To go along with this, storyboards contain a lot of specific written direction. Beside each image is text that clearly conveys what the director or writer want from a specific scene. The most common details refer to character’s facial expressions or body language, since that has to be carefully conveyed through the animation. A good example of this is Carol's "deranged" face from episode 11, or the "change" in Miku's face in episode 1 when Ando inquires into Hibiki's family (because she knows it's a sensitive topic).
Sometimes the design aspects of the series can be found in the storyboards. Usually markings or backgrounds have their own design sheets which animators refer to separately from the storyboard, but sometimes the storyboard will make a clear reference to how something should be drawn, particularly if it’s the focus of a scene. A good example of this is the use of the United Nations logo and the use of real-world Yokohama as a backdrop in episode 1 of GX. The images featured in the storyboards aren't drawn, but actual pictures.
One other interesting thing to note is when there are no pictures. Fans of anime will no doubt be familiar with the idea of “stock footage” or “recap episodes,” which consist entirely of animation that was drawn previously. In this case the storyboard artist doesn’t re-draw the scene, but simply refers to the existing footage by writing the English word “bank.” This refers to the stock of footage they can pull from, and in Symphogear’s case this can usually be found when a transformation scene is used. However, it also is used for flashback scenes which include a note for the season, episode, and particular scene that will be featured.
Overall, I enjoy looking at the storyboards to see how the series was constructed visually. It’s always fun to see the way action is conveyed through the storyboards and how they managed to put together some of the more intense scenes. Often times you'll find neat little reference images outside of the main frame that further expand on poses or movement.
Now as I said earlier it’s rare to find differences in the storyboards, but they do in fact exist. Usually they are very subtle things, such as a character’s pose or an angle of a shot dropped for time or because it doesn’t fit the flow. Occasionally though you will find something significant. This happened a lot in the storyboard for episode 1, season 1. Probably because the series was so early in production a number of things hadn't been decided on yet. For example, did you know that Hibiki's strict female teacher was originally...a dude with a 'fro?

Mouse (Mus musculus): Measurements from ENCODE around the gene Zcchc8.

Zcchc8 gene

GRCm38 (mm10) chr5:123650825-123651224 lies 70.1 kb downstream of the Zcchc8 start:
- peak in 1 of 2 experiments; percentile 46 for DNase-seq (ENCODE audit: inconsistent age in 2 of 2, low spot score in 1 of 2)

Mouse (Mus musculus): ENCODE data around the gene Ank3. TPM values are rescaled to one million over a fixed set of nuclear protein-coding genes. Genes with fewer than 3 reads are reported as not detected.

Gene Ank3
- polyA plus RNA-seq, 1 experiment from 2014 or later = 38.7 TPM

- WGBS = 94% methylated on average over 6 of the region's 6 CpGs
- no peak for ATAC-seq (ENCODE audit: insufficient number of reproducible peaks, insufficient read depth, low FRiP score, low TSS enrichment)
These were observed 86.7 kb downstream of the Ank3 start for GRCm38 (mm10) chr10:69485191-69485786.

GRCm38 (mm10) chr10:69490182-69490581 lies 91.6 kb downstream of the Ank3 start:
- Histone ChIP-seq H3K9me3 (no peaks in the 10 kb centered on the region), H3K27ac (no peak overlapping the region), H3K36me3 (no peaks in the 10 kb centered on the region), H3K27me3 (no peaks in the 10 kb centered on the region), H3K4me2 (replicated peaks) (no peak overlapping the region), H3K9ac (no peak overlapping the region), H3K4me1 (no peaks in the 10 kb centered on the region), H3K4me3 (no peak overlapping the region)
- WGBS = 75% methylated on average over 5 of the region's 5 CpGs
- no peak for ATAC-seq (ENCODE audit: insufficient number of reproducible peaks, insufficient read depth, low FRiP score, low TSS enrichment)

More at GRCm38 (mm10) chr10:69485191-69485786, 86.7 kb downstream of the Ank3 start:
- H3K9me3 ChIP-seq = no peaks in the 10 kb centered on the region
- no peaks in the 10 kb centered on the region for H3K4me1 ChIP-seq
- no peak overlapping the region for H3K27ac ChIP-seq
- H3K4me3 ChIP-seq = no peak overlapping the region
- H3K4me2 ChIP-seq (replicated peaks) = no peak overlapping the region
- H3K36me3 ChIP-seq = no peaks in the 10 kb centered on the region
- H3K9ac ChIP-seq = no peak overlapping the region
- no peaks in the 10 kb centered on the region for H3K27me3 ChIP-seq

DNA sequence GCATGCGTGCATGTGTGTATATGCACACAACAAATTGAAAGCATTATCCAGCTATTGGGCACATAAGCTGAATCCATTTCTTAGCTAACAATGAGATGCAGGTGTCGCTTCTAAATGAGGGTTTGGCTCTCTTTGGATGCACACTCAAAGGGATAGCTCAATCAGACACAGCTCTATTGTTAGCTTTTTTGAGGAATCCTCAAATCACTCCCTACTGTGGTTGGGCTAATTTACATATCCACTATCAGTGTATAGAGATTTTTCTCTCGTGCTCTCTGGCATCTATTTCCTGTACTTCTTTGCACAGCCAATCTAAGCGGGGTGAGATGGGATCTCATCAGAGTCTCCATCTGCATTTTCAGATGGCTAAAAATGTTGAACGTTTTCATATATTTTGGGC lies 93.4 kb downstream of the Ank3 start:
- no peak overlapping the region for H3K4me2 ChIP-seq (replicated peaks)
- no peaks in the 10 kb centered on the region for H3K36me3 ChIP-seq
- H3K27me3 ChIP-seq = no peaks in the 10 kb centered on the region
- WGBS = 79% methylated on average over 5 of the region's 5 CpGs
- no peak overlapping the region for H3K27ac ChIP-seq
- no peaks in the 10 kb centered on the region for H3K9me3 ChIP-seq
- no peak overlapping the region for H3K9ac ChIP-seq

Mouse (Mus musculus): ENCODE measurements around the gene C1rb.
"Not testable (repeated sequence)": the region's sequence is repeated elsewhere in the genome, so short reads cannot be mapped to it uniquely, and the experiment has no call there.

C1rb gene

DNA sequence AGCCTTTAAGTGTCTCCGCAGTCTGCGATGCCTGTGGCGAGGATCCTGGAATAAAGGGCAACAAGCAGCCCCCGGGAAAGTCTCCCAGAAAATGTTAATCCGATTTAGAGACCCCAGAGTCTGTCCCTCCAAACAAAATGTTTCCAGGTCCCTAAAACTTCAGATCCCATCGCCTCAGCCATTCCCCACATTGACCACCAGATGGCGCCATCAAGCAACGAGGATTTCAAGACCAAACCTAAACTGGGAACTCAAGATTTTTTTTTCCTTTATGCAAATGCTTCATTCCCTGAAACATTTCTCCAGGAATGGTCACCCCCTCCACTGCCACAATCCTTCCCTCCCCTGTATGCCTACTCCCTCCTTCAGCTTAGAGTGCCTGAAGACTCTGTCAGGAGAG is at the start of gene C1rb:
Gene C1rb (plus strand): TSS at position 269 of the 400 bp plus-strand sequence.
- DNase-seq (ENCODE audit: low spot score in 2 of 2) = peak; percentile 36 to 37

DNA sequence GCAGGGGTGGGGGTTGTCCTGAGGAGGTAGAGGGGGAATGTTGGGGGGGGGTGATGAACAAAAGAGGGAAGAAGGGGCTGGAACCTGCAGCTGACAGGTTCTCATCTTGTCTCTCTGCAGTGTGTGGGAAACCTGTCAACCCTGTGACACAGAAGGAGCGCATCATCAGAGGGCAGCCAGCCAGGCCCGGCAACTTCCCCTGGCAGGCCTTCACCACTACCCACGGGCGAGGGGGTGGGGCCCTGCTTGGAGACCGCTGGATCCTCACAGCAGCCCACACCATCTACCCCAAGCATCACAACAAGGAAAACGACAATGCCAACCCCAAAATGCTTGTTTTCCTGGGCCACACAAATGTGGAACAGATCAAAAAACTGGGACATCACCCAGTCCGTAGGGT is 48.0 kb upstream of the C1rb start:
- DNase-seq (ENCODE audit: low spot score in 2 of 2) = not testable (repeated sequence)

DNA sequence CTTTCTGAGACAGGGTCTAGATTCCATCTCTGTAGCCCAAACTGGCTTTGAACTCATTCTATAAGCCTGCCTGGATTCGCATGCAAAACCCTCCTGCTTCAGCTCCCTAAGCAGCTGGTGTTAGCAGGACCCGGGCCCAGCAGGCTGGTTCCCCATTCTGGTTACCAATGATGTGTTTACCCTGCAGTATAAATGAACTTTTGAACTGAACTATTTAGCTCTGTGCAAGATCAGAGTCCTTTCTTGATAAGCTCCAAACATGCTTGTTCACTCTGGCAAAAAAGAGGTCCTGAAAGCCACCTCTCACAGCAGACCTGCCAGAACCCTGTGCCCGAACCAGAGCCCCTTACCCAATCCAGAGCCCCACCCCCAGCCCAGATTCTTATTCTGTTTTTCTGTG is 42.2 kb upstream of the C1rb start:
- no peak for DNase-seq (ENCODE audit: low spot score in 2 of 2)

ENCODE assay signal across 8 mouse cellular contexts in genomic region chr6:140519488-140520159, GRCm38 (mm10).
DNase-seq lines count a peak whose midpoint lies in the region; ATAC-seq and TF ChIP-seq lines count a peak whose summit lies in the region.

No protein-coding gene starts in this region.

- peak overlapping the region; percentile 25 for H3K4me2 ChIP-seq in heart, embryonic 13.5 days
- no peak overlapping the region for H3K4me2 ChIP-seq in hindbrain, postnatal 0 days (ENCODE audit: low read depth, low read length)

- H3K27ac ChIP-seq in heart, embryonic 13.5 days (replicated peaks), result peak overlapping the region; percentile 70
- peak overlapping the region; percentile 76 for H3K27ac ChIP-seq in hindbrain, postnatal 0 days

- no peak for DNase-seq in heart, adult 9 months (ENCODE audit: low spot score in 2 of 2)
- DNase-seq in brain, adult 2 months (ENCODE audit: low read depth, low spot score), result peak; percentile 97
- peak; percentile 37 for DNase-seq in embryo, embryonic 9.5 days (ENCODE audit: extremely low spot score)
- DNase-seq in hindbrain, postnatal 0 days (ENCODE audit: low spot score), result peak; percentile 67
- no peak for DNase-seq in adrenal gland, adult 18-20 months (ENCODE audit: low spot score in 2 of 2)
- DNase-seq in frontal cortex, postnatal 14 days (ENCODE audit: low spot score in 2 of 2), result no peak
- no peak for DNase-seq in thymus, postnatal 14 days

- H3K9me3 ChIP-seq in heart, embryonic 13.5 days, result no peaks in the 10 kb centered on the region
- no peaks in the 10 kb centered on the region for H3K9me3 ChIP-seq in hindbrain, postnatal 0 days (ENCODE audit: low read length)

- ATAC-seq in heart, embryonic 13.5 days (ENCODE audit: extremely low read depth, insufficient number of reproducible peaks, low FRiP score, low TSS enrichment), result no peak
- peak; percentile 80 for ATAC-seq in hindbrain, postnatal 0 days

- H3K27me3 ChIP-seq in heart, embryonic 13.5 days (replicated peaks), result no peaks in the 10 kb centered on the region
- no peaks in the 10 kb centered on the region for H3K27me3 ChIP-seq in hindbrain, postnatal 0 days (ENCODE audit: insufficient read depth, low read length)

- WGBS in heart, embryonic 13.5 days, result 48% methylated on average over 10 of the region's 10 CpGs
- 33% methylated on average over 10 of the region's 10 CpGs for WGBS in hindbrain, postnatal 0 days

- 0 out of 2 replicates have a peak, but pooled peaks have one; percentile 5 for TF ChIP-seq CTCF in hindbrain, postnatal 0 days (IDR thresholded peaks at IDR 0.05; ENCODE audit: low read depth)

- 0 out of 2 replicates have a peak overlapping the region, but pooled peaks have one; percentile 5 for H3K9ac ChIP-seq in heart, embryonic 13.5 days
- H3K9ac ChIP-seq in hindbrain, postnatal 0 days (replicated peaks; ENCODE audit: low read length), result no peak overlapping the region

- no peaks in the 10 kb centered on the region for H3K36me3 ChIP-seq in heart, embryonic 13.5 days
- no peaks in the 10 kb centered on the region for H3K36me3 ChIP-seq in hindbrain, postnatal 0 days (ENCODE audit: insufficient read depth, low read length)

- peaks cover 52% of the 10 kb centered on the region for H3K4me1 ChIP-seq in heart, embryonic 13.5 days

And at one point Kanade's "Stardust Photon" and "Last Meteor" were actually called "Unlimited Shot" and "Rifling Blast." The directions also note the font should be "American comic book style."
Here's a brief scene that was cut. In episode 1, Tsubasa goes to back-up the army who are "fighting" the Noise and she easily wipes them all out. As the army guys stand around dumbfounded, Genjuro rolls up in a car with a megaphone and starts explaining that Div 2 will take over from here.
Here's some of the more subtle changes in GX. For example, in episode 11 when Tsubasa prevents Carol from escaping by using her big sword, she stands at the top of it not with her arms crossed but with them on her hips.
Or in episode 13, when all of the girls are fighting off the Noise in their X-Drive forms they turn back to Carol to find her powering up. Hibiki realizes that the Noise were just a distraction. Originally this was supposed to be a bit more evident, because after fighting the Noise the girls actually lose track of where Carol is. There is a brief cut scene where Shirabe and Kirika look around before spotting her in front of the building.
Also, there is a rather notable difference in the final scene of episode 13 between the storyboard and the end product. Makes you wonder what sort of conversations were had in the production offices to determine how this should be represented.
Well, that covers just about everything about the storyboards. I hope you enjoyed this look into the series and in the future I plan to make this content more thoroughly available for everyone when I have more time and resources. For now, look forward to the next installment: backgrounds.